This is Holly Black at her best. It is a dark fairy tale filled with lies, secrets, heroes and curses. Hazel is the star of this story, but she has the most secrets to protect. Hazel is keeping secrets from Ben about the deal she made with the Alderking; she is keeping secrets from Jack about her true feelings; and she is unknowingly keeping secrets from herself. Hazel’s secrets have to be revealed if our heroes are going to win the day.

Fans of Holly Black’s teen books like the Modern Faerie Tale series or The Coldest Girl in Coldtown, and her middle grade books Doll Bones and The Spiderwick Chronicles, will appreciate the way she is able to weave the dark elements of this story in with the more heart-warming elements. She is at her best when she is writing about strong female characters who are perfectly capable of taking care of themselves and those around them, but who are also aware enough to know when they need help.

I received a copy of this book from Netgalley.com.

27. February 2015 · Comments Off · Categories: Adult Books, Contemporary Fiction, Fiction, Noelle, Thriller/Suspense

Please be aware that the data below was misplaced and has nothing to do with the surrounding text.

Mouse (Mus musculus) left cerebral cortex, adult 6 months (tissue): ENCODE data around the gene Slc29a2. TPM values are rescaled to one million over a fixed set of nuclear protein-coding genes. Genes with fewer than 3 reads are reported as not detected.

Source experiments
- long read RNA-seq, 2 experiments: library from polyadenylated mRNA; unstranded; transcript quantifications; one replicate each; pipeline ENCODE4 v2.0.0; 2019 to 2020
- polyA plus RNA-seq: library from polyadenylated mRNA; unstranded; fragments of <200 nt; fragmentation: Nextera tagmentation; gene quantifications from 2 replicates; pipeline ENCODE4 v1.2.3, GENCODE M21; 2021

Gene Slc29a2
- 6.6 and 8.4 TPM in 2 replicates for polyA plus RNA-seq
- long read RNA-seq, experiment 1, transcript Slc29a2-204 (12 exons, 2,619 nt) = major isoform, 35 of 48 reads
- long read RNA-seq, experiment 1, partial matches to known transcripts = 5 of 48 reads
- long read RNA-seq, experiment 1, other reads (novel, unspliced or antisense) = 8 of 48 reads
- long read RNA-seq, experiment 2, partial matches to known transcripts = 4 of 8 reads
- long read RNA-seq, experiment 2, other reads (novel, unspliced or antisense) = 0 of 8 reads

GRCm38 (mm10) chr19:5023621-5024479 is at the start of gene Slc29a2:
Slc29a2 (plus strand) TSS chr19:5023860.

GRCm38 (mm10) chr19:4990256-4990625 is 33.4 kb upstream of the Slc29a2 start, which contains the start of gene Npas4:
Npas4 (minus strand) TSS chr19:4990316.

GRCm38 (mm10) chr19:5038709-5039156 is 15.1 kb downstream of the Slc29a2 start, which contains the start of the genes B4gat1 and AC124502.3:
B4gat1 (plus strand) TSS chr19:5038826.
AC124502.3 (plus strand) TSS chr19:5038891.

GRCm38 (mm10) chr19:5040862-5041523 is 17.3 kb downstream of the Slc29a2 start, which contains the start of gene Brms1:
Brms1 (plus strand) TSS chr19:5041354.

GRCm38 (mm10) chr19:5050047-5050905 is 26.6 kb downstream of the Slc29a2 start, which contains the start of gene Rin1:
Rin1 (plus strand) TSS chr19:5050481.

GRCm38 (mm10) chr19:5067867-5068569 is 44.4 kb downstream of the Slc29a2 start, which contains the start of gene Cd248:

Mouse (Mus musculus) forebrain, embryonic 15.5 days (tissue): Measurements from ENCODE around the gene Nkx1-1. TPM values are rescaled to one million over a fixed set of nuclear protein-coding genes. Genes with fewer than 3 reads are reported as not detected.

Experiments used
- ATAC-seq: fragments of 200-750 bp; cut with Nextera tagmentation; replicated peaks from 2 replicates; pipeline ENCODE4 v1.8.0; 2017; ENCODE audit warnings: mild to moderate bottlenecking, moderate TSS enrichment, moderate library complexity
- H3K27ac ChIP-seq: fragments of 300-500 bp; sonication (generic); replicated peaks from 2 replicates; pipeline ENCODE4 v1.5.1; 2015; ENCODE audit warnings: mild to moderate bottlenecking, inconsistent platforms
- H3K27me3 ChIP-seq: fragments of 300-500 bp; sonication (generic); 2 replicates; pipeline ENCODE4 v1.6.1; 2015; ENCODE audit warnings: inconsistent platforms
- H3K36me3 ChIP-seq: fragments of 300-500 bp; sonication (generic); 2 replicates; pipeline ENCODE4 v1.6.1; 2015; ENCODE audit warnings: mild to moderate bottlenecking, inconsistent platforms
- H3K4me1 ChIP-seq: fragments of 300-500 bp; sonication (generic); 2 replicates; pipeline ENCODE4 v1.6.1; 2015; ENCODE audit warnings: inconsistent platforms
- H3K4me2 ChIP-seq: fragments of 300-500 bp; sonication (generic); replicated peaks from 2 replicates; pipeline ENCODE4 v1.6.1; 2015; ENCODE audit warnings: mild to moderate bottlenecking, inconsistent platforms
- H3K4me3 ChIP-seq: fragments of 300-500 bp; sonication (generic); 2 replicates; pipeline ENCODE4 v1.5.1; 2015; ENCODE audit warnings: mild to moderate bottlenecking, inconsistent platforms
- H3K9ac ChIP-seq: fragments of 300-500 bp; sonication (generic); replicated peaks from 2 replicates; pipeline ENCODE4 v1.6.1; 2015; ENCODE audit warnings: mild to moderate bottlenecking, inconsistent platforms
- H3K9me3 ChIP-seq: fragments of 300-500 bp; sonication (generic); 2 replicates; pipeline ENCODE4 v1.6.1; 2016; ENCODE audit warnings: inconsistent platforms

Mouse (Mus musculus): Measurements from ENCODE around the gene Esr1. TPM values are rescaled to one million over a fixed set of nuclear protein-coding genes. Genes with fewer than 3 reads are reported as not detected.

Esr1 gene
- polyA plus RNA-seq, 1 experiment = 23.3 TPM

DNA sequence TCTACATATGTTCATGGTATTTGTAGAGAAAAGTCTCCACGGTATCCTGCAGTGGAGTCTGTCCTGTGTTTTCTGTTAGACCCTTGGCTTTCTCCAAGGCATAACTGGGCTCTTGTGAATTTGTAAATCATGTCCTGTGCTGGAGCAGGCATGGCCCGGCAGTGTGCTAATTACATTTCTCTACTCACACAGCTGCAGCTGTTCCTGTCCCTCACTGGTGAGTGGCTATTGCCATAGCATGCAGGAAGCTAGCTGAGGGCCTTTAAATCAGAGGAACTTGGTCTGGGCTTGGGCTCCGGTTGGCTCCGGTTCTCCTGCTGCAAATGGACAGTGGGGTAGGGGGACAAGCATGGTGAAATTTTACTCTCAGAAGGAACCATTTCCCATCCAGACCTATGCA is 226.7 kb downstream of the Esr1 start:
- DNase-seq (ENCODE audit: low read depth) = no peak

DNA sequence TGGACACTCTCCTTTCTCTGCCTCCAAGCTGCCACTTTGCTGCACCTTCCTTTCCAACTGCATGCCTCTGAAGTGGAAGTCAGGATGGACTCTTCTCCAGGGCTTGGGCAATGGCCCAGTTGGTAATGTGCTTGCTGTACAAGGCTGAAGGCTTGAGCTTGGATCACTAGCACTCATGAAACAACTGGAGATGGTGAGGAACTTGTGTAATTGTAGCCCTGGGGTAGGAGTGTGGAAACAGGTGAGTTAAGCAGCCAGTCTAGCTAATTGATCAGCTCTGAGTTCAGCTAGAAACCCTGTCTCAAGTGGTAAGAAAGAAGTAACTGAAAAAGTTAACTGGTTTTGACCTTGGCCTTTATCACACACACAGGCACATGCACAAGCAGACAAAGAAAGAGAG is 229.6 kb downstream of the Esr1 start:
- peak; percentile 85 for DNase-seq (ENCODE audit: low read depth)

Micro by MIchael Criton and Richard Preston, 429 pages, read by Noelle, on 02/23/2015

http://origin.syndetics.com/index.php?isbn=9780060873080/LC.gif&client=mirip&type=hw7Umm… this book is SILLY :)  It’s Honey I Shrunk the Kids meets Lord of the Flies meets nanotechnology.  It wasn’t particularly well written and the narrator must have had a previous stint as a sports announcer.  That being said, my hubby and I had fun to listening to this on a car trip and it kept us awake while driving.  Hurray for safe driving!  It also ignited a lot of imaginative conversations on our trip.  Also, I have a fondness for beetles and I think Michael Crichton did as well.

Three men are found dead in the locked second-floor office of a Honolulu building, with no sign of struggle except for the ultrafine, razor-sharp cuts covering their bodies. The only clue left behind is a tiny bladed robot, nearly invisible to the human eye. In the lush forests of Oahu, groundbreaking technology has ushered in a revolutionary era of biological prospecting. Trillions of microorganisms, tens of thousands of bacteria species, are being discovered; they are feeding a search for priceless drugs and applications on a scale beyond anything previously imagined. In Cambridge, Massachusetts, seven graduate students at the forefront of their fields are recruited by a pioneering microbiology start-up. Nanigen MicroTechnologies dispatches the group to a mysterious lab in Hawaii, where they are promised access to tools that will open a whole new scientific frontier. But once in the Oahu rain forest, the scientists are thrust into a hostile wilderness that reveals profound and surprising dangers at every turn. Armed only with their knowledge of the natural world, they find themselves prey to a technology of radical and unbridled power. To survive, they must harness the inherent forces of nature itself.